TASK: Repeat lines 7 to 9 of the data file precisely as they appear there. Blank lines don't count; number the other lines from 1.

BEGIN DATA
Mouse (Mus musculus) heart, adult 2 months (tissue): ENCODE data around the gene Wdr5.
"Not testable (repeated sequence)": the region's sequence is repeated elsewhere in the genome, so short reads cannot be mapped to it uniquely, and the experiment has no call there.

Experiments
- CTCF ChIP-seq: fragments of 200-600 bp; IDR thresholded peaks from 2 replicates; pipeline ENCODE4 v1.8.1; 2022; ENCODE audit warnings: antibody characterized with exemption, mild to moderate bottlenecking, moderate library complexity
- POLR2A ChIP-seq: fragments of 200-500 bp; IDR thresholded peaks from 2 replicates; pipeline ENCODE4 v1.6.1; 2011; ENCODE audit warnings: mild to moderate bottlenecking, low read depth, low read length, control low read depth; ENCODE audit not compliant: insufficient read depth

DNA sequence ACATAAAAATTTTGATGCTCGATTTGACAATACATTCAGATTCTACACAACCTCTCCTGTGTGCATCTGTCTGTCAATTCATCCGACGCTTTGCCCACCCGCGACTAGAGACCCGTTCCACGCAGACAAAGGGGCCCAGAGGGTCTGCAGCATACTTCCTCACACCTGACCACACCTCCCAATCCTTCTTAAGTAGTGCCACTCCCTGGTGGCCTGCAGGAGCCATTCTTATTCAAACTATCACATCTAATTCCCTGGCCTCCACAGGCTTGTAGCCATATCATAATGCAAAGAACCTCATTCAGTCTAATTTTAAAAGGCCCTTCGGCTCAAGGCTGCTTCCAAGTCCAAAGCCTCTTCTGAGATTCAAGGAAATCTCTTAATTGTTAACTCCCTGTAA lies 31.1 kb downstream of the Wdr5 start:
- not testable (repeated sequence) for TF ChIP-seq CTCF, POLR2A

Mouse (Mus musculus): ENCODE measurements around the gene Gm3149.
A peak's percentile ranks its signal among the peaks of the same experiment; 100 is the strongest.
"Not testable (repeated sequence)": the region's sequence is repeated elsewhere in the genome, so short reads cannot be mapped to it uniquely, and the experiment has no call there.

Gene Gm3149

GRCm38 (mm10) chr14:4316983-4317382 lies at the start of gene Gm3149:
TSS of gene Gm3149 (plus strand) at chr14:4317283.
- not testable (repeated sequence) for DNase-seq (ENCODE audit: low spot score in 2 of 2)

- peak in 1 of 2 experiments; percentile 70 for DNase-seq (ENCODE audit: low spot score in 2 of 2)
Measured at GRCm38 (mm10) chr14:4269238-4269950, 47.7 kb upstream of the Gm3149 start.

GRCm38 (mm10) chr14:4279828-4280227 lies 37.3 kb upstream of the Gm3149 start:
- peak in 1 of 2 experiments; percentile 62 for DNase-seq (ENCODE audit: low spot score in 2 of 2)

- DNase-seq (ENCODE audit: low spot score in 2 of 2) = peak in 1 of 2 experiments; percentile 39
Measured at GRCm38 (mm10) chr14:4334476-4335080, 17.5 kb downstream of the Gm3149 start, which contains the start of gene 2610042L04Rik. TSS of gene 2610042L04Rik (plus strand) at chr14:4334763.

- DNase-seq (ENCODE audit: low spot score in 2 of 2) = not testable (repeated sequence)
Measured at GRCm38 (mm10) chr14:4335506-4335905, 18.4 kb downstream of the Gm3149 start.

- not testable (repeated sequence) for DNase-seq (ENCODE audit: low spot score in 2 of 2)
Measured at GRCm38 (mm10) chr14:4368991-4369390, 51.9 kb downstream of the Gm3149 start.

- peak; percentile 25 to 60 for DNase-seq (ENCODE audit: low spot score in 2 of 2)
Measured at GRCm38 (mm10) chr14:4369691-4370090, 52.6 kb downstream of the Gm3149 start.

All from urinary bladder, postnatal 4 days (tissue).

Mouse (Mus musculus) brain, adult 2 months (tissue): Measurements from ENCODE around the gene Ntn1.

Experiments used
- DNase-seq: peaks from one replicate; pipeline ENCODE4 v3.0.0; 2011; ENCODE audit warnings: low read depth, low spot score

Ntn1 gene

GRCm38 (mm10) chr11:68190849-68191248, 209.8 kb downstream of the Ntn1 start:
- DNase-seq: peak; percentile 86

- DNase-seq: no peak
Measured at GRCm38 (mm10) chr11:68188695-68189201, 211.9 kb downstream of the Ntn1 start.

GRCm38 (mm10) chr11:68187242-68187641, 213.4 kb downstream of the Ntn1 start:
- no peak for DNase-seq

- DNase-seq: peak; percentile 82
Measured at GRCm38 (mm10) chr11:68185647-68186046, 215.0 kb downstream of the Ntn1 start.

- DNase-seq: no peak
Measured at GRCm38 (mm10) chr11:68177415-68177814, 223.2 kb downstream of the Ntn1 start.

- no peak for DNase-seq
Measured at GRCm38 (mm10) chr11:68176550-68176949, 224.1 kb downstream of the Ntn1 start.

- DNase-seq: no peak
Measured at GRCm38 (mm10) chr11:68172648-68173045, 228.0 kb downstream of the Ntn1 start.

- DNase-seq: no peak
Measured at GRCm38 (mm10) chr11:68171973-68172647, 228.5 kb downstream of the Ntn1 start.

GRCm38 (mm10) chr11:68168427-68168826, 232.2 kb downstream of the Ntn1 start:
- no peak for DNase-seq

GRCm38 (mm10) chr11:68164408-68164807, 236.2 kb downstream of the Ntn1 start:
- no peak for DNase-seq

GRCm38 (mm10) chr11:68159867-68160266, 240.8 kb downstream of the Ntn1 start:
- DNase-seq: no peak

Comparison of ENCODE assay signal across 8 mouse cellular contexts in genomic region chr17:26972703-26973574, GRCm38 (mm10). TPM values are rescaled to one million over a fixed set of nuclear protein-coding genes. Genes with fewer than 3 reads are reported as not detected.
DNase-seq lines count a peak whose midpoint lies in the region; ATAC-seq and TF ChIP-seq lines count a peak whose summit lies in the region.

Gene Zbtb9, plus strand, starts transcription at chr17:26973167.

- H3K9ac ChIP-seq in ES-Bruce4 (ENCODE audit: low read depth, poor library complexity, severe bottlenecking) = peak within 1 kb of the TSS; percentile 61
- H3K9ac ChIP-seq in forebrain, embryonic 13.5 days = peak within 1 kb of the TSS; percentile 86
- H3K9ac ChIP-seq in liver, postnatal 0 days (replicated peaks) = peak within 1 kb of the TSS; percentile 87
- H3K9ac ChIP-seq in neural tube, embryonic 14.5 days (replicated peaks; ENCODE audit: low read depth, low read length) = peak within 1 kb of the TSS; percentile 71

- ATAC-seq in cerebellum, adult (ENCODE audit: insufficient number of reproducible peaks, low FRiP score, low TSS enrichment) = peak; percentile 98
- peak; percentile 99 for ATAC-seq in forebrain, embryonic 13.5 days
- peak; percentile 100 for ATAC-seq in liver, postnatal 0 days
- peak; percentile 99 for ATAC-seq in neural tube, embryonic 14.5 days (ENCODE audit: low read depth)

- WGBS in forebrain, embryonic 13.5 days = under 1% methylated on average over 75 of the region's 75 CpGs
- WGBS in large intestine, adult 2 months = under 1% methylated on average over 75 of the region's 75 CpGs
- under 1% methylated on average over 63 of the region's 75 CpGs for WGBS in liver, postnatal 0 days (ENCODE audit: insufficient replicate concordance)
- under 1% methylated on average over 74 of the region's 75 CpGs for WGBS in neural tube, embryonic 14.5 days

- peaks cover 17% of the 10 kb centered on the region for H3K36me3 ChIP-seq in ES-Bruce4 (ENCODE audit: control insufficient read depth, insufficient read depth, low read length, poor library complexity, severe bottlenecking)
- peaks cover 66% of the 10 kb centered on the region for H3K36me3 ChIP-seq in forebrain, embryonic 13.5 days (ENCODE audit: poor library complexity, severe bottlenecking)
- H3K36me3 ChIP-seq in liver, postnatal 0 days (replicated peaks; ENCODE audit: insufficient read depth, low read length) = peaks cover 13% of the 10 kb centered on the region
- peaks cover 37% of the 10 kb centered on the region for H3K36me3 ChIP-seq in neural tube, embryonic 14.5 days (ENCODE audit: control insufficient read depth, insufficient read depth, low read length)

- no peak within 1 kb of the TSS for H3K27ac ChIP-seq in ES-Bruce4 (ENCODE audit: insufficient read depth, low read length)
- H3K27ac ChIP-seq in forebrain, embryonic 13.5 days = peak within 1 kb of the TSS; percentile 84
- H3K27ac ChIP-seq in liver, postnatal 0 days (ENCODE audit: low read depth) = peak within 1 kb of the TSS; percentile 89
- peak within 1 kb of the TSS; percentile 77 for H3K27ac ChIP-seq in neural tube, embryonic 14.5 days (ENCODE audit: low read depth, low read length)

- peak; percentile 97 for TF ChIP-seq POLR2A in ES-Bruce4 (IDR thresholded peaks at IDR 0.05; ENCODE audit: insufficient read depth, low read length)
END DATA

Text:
- not testable (repeated sequence) for TF ChIP-seq CTCF, POLR2A

Mouse (Mus musculus): ENCODE measurements around the gene Gm3149.
A peak's percentile ranks its signal among the peaks of the same experiment; 100 is the strongest.